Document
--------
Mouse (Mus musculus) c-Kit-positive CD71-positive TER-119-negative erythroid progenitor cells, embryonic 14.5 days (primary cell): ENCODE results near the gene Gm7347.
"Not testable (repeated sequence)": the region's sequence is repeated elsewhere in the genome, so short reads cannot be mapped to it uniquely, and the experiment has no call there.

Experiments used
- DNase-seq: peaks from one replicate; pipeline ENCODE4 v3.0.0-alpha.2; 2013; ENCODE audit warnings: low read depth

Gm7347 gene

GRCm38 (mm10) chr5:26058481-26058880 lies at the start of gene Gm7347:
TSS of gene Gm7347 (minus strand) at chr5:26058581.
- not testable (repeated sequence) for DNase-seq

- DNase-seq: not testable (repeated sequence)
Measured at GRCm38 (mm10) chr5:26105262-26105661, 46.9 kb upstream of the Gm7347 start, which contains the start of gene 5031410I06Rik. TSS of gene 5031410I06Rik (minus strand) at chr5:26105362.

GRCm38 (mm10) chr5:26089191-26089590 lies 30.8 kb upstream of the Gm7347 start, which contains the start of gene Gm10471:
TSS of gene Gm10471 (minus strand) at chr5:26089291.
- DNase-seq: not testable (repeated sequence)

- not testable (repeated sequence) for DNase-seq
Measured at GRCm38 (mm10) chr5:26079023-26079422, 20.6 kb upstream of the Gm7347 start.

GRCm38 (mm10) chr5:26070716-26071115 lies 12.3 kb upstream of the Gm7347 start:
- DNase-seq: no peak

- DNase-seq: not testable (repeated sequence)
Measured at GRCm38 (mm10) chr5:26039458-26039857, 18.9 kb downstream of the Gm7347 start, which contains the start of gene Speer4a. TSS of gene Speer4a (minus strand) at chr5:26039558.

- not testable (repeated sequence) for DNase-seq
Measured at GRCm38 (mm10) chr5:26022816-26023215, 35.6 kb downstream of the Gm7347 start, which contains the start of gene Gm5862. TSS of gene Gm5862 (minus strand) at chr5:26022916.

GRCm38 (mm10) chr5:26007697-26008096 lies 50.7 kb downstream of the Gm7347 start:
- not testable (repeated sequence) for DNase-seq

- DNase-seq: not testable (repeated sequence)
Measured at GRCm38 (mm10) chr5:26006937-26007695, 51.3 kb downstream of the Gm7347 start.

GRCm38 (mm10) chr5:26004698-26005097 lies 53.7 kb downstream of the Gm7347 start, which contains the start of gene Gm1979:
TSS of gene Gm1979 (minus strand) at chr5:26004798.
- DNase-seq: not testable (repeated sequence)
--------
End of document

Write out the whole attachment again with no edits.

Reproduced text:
Mouse (Mus musculus) c-Kit-positive CD71-positive TER-119-negative erythroid progenitor cells, embryonic 14.5 days (primary cell): ENCODE results near the gene Gm7347.
"Not testable (repeated sequence)": the region's sequence is repeated elsewhere in the genome, so short reads cannot be mapped to it uniquely, and the experiment has no call there.

Experiments used
- DNase-seq: peaks from one replicate; pipeline ENCODE4 v3.0.0-alpha.2; 2013; ENCODE audit warnings: low read depth

Gm7347 gene

GRCm38 (mm10) chr5:26058481-26058880 lies at the start of gene Gm7347:
TSS of gene Gm7347 (minus strand) at chr5:26058581.
- not testable (repeated sequence) for DNase-seq

- DNase-seq: not testable (repeated sequence)
Measured at GRCm38 (mm10) chr5:26105262-26105661, 46.9 kb upstream of the Gm7347 start, which contains the start of gene 5031410I06Rik. TSS of gene 5031410I06Rik (minus strand) at chr5:26105362.

GRCm38 (mm10) chr5:26089191-26089590 lies 30.8 kb upstream of the Gm7347 start, which contains the start of gene Gm10471:
TSS of gene Gm10471 (minus strand) at chr5:26089291.
- DNase-seq: not testable (repeated sequence)

- not testable (repeated sequence) for DNase-seq
Measured at GRCm38 (mm10) chr5:26079023-26079422, 20.6 kb upstream of the Gm7347 start.

GRCm38 (mm10) chr5:26070716-26071115 lies 12.3 kb upstream of the Gm7347 start:
- DNase-seq: no peak

- DNase-seq: not testable (repeated sequence)
Measured at GRCm38 (mm10) chr5:26039458-26039857, 18.9 kb downstream of the Gm7347 start, which contains the start of gene Speer4a. TSS of gene Speer4a (minus strand) at chr5:26039558.

- not testable (repeated sequence) for DNase-seq
Measured at GRCm38 (mm10) chr5:26022816-26023215, 35.6 kb downstream of the Gm7347 start, which contains the start of gene Gm5862. TSS of gene Gm5862 (minus strand) at chr5:26022916.

GRCm38 (mm10) chr5:26007697-26008096 lies 50.7 kb downstream of the Gm7347 start:
- not testable (repeated sequence) for DNase-seq

- DNase-seq: not testable (repeated sequence)
Measured at GRCm38 (mm10) chr5:26006937-26007695, 51.3 kb downstream of the Gm7347 start.

GRCm38 (mm10) chr5:26004698-26005097 lies 53.7 kb downstream of the Gm7347 start, which contains the start of gene Gm1979:
TSS of gene Gm1979 (minus strand) at chr5:26004798.
- DNase-seq: not testable (repeated sequence)